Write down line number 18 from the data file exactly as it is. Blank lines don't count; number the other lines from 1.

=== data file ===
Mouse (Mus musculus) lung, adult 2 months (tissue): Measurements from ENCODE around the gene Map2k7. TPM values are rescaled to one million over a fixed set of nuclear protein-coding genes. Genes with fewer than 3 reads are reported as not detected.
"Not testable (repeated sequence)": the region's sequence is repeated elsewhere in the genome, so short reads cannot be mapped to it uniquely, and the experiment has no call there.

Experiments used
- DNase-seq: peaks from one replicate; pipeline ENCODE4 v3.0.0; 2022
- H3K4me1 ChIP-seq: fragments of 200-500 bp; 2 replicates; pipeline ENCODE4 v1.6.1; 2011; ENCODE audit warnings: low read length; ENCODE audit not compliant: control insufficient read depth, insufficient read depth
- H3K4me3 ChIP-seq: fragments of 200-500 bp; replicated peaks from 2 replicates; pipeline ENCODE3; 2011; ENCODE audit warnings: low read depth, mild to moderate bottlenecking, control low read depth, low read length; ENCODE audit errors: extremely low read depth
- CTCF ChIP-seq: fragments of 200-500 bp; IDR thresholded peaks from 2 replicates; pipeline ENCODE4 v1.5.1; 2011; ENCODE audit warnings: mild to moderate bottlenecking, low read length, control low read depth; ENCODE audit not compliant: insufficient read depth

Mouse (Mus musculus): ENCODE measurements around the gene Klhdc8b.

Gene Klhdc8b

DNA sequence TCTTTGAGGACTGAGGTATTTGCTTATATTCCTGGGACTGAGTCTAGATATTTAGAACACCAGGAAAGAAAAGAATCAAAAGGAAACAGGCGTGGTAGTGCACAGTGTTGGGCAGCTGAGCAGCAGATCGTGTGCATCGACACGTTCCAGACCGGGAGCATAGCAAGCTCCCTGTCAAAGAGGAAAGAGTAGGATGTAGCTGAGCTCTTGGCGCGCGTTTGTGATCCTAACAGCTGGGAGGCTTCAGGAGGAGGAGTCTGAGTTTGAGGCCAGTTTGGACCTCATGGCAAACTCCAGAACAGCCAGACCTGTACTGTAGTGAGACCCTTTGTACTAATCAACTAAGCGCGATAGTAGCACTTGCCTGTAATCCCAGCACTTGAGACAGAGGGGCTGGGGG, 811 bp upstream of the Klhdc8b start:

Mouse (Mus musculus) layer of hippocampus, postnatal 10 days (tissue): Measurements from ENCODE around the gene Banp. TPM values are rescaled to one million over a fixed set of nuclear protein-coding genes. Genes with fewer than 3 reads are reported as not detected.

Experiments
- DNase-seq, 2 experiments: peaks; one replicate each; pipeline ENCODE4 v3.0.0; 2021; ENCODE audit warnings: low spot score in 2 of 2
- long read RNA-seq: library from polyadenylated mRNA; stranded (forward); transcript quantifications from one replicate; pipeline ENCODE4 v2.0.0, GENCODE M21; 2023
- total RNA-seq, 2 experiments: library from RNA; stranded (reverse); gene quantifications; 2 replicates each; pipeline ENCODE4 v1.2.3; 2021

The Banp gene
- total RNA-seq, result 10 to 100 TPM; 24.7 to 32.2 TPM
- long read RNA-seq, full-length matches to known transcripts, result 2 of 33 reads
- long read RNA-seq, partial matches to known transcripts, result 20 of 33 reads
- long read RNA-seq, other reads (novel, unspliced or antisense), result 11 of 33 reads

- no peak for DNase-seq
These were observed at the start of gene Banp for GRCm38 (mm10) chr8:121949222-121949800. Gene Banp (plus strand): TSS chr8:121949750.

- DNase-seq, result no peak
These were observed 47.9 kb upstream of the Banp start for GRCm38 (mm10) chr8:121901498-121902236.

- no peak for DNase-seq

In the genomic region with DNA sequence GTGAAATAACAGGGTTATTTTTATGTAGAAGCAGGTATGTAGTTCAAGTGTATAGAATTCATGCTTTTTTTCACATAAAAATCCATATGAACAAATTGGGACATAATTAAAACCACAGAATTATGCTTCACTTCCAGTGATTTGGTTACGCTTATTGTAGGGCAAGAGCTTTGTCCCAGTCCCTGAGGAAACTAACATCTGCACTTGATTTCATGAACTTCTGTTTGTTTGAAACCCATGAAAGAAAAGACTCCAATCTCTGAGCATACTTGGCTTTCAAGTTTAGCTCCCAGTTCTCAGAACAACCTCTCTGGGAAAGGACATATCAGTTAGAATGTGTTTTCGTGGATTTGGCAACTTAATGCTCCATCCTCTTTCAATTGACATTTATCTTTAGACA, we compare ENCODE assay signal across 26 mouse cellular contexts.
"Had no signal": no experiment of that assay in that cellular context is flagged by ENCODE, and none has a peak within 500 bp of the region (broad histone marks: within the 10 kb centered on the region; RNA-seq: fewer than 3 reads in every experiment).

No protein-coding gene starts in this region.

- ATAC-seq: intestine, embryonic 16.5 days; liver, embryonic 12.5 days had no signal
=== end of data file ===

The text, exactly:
- long read RNA-seq, full-length matches to known transcripts, result 2 of 33 reads